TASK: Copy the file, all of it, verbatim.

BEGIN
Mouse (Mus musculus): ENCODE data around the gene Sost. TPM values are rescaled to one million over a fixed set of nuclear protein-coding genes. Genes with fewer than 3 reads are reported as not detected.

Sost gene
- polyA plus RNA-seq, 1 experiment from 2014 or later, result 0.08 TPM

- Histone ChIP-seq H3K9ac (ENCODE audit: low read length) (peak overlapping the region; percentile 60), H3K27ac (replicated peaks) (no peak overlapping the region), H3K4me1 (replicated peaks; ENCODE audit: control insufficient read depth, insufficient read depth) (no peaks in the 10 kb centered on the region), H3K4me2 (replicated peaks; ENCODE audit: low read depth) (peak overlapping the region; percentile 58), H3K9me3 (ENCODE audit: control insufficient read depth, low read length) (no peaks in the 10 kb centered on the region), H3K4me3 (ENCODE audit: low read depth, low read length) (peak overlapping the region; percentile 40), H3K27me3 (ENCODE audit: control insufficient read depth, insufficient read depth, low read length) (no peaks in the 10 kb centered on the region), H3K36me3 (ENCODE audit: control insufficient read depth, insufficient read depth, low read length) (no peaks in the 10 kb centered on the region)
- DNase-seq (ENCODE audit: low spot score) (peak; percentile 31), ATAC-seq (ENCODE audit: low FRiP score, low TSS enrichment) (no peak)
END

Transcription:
Mouse (Mus musculus): ENCODE data around the gene Sost. TPM values are rescaled to one million over a fixed set of nuclear protein-coding genes. Genes with fewer than 3 reads are reported as not detected.

Sost gene
- polyA plus RNA-seq, 1 experiment from 2014 or later, result 0.08 TPM

- Histone ChIP-seq H3K9ac (ENCODE audit: low read length) (peak overlapping the region; percentile 60), H3K27ac (replicated peaks) (no peak overlapping the region), H3K4me1 (replicated peaks; ENCODE audit: control insufficient read depth, insufficient read depth) (no peaks in the 10 kb centered on the region), H3K4me2 (replicated peaks; ENCODE audit: low read depth) (peak overlapping the region; percentile 58), H3K9me3 (ENCODE audit: control insufficient read depth, low read length) (no peaks in the 10 kb centered on the region), H3K4me3 (ENCODE audit: low read depth, low read length) (peak overlapping the region; percentile 40), H3K27me3 (ENCODE audit: control insufficient read depth, insufficient read depth, low read length) (no peaks in the 10 kb centered on the region), H3K36me3 (ENCODE audit: control insufficient read depth, insufficient read depth, low read length) (no peaks in the 10 kb centered on the region)
- DNase-seq (ENCODE audit: low spot score) (peak; percentile 31), ATAC-seq (ENCODE audit: low FRiP score, low TSS enrichment) (no peak)